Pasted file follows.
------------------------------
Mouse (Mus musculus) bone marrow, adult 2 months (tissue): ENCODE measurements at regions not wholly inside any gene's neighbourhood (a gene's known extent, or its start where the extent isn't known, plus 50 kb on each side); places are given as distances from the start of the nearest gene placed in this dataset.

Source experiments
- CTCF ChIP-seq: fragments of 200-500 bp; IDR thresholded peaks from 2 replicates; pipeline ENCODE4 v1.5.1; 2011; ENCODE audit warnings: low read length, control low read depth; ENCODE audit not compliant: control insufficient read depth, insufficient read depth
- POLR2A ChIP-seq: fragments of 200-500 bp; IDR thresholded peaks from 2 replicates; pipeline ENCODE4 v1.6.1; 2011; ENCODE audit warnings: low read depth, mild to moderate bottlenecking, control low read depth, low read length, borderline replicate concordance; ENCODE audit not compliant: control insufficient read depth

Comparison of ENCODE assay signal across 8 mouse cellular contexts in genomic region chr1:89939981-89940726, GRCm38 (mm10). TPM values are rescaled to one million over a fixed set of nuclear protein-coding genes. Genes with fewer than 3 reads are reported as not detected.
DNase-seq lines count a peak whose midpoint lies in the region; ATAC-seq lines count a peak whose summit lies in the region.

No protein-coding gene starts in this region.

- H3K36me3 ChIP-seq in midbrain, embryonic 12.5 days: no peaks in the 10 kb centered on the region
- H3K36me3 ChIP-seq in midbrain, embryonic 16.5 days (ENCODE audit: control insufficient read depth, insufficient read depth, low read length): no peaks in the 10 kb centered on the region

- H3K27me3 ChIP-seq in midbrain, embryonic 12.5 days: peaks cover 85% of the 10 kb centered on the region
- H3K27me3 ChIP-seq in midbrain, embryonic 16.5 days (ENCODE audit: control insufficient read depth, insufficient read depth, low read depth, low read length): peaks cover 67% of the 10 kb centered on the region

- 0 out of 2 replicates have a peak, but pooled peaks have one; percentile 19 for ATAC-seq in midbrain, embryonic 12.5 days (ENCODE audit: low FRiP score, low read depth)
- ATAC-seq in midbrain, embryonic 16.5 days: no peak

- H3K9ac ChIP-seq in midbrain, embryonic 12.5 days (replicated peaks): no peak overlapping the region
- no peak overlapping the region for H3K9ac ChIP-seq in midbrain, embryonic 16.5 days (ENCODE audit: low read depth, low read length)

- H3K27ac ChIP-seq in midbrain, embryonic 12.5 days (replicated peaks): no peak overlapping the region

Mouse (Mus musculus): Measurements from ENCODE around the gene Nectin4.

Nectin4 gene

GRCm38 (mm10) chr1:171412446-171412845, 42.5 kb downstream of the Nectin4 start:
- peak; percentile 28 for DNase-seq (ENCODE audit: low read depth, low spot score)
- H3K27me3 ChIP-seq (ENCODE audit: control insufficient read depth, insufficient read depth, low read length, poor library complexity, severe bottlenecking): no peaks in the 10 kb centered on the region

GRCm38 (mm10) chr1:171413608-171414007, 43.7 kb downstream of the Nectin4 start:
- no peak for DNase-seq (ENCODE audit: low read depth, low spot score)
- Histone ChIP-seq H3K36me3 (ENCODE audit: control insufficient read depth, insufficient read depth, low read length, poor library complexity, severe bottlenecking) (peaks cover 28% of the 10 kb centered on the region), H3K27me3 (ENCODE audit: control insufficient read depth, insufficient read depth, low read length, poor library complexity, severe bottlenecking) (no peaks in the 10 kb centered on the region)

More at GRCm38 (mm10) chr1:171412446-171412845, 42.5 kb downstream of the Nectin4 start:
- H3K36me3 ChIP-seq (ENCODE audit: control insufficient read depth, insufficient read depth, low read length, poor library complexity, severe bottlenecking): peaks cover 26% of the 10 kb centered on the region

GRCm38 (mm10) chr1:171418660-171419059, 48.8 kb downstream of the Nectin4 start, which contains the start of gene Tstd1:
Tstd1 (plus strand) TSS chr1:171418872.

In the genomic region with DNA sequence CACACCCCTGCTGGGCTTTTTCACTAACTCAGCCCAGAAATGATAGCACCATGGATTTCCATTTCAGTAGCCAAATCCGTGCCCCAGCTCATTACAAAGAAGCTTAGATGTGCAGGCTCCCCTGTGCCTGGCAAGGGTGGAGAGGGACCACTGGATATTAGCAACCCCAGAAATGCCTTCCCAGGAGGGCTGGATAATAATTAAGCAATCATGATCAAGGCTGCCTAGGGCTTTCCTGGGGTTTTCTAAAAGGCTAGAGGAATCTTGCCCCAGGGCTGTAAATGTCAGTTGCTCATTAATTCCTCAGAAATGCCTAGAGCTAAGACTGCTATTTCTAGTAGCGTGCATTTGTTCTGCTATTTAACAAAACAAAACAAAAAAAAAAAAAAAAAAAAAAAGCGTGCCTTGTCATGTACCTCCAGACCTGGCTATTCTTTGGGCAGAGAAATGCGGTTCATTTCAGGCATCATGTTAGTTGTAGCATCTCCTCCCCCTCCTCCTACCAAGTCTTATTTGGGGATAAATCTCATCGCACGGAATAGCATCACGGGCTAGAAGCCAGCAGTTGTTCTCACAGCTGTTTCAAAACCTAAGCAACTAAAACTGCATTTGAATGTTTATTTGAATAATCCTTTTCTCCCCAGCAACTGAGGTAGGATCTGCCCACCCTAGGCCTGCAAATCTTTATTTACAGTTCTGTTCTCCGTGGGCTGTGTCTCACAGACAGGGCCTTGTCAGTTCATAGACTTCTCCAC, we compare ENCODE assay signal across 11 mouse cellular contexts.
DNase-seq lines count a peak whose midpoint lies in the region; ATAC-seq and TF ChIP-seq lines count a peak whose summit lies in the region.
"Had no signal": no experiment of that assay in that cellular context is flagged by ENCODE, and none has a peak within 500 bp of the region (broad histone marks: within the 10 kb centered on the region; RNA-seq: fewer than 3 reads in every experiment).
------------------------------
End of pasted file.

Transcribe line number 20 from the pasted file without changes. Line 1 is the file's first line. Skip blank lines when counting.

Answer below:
- peak; percentile 28 for DNase-seq (ENCODE audit: low read depth, low spot score)